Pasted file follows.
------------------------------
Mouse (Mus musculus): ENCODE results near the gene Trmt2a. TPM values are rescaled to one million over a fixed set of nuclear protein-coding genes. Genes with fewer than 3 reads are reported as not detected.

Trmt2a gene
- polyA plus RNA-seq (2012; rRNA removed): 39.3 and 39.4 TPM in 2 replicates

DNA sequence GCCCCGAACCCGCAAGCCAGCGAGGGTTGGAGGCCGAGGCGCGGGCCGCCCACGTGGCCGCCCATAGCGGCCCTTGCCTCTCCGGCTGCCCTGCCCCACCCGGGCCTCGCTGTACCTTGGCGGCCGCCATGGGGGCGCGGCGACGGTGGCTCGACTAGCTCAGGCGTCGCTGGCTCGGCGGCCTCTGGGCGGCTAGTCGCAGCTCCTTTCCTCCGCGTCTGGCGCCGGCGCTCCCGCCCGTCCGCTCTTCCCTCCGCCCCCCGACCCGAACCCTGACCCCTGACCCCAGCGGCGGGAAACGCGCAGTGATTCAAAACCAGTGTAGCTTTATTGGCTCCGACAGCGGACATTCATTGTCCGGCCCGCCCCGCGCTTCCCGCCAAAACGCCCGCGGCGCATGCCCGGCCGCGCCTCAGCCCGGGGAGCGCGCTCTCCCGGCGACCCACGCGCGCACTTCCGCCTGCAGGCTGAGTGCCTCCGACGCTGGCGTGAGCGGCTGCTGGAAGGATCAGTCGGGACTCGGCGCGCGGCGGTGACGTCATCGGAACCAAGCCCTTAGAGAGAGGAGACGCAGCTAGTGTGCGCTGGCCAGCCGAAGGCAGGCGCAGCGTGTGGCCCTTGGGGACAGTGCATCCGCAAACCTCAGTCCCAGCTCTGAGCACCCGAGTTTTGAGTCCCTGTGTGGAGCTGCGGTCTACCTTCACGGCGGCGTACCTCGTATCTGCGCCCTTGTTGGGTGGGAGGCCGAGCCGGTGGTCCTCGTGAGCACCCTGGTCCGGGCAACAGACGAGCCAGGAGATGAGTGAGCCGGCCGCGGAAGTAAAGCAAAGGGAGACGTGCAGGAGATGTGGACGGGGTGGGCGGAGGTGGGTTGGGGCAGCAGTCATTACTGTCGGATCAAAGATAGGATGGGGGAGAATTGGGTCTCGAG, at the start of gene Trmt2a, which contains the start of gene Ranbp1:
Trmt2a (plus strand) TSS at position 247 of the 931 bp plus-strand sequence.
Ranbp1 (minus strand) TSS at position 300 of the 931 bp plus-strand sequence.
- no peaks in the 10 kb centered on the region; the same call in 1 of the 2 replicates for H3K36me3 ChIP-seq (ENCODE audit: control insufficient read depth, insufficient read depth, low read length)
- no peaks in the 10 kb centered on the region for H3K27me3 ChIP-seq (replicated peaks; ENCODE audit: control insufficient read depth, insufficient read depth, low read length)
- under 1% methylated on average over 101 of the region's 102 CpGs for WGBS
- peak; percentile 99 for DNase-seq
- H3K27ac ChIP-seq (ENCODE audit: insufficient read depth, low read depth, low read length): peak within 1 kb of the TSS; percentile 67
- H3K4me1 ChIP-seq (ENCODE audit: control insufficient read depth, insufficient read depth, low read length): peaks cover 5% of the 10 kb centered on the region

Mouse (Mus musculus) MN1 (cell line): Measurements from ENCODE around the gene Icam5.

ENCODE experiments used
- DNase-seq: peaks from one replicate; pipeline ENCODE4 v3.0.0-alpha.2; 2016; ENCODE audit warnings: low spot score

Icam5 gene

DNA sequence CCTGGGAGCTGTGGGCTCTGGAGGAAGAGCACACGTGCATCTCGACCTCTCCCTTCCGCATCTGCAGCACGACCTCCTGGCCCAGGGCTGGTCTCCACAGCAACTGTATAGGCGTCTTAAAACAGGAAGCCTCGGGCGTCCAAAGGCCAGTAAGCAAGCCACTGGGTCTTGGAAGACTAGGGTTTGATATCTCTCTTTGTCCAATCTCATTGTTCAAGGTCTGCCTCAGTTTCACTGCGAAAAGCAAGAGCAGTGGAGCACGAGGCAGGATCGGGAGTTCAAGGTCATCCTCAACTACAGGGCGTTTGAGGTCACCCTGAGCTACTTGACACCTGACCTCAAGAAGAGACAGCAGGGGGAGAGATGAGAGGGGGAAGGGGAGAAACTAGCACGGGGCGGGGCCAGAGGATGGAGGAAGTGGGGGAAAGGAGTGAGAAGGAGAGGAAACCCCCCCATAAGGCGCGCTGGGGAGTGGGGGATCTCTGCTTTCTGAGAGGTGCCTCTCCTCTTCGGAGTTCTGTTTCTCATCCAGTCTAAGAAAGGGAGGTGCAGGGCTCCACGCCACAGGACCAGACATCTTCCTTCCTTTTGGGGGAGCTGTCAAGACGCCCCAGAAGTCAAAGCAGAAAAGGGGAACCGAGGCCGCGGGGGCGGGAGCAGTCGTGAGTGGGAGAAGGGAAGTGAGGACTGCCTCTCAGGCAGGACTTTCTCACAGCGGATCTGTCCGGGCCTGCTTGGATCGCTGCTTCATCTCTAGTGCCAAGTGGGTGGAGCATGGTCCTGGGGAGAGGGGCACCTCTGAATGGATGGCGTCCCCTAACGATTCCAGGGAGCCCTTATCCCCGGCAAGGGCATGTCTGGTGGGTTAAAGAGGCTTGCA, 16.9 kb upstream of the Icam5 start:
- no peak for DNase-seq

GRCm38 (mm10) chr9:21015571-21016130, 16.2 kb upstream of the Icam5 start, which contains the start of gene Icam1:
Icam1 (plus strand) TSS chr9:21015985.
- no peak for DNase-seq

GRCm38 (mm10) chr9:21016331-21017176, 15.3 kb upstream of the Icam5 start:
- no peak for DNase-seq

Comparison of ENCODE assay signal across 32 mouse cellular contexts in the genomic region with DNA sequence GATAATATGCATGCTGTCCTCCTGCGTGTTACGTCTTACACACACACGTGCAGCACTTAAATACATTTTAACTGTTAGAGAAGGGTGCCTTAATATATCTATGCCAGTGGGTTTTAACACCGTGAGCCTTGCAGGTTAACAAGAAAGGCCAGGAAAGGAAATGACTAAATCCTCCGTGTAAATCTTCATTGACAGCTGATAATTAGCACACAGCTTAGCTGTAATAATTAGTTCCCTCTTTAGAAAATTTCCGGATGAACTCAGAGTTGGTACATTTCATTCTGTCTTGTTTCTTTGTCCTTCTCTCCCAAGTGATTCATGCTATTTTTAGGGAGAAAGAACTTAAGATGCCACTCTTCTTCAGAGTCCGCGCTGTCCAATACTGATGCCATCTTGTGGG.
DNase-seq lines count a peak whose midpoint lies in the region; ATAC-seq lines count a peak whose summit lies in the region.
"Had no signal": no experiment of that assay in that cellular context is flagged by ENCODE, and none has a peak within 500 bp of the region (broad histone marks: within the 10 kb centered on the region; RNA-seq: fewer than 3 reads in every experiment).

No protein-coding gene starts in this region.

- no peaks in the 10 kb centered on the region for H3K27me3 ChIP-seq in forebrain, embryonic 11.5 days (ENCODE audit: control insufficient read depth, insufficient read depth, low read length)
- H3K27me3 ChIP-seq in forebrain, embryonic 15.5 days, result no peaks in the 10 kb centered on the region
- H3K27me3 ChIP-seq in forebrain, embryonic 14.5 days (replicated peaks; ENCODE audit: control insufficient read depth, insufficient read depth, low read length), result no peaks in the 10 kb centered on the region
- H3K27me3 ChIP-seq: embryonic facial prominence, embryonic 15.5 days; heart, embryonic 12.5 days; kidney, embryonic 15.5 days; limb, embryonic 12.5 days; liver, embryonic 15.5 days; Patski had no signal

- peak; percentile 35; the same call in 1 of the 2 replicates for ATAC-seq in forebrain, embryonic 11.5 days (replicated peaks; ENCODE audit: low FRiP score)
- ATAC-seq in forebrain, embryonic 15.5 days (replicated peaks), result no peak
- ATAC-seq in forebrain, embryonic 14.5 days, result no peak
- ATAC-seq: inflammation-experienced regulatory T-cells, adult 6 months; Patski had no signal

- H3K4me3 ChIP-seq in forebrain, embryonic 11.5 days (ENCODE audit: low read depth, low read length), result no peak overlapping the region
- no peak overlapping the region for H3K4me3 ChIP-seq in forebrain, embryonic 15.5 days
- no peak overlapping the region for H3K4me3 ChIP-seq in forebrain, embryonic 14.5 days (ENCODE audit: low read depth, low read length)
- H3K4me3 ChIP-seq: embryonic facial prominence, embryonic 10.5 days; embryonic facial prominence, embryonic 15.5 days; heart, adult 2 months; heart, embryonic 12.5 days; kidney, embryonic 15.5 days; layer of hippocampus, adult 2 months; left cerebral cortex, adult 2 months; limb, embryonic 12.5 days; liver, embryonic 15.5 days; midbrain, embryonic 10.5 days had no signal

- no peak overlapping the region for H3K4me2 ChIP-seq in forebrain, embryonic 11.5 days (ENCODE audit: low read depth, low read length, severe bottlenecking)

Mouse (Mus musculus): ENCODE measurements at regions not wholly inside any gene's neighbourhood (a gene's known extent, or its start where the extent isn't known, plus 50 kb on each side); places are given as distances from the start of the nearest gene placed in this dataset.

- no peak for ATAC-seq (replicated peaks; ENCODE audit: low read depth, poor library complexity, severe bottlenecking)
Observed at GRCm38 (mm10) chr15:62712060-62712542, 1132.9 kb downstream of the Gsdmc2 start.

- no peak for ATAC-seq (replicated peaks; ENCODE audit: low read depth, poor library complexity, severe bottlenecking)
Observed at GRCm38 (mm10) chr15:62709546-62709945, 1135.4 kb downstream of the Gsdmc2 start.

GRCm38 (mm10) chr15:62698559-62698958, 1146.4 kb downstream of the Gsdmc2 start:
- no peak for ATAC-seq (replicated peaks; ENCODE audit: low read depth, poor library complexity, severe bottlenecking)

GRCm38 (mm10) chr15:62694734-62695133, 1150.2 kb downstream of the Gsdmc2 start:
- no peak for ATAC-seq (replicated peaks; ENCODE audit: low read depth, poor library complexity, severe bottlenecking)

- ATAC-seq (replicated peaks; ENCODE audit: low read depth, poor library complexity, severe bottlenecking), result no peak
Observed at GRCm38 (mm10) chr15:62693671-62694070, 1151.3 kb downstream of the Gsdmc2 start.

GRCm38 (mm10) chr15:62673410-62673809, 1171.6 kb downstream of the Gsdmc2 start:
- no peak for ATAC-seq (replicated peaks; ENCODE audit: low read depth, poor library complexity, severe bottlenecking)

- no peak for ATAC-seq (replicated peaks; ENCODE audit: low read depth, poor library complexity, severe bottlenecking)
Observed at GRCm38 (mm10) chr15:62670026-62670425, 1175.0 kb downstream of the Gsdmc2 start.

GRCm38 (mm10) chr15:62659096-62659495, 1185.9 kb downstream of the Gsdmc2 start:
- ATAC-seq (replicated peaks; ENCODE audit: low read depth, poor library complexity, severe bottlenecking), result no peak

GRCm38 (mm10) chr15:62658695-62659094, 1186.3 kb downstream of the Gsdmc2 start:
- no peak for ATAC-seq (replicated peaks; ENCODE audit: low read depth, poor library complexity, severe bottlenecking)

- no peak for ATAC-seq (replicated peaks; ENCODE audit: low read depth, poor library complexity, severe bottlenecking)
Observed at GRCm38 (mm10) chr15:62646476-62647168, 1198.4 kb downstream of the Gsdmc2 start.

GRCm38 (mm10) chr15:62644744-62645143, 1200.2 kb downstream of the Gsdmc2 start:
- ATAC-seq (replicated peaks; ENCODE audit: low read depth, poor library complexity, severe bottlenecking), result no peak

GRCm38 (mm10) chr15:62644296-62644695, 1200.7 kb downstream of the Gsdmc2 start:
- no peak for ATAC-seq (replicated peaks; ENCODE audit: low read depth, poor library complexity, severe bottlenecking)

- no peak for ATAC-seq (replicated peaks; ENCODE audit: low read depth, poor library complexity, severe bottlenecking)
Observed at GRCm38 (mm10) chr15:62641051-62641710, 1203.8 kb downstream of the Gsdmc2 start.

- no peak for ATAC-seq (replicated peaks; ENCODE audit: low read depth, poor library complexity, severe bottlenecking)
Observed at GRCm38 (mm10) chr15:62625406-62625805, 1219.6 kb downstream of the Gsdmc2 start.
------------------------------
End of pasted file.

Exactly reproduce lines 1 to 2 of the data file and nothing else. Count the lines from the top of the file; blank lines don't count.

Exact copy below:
Mouse (Mus musculus): ENCODE results near the gene Trmt2a. TPM values are rescaled to one million over a fixed set of nuclear protein-coding genes. Genes with fewer than 3 reads are reported as not detected.

Trmt2a gene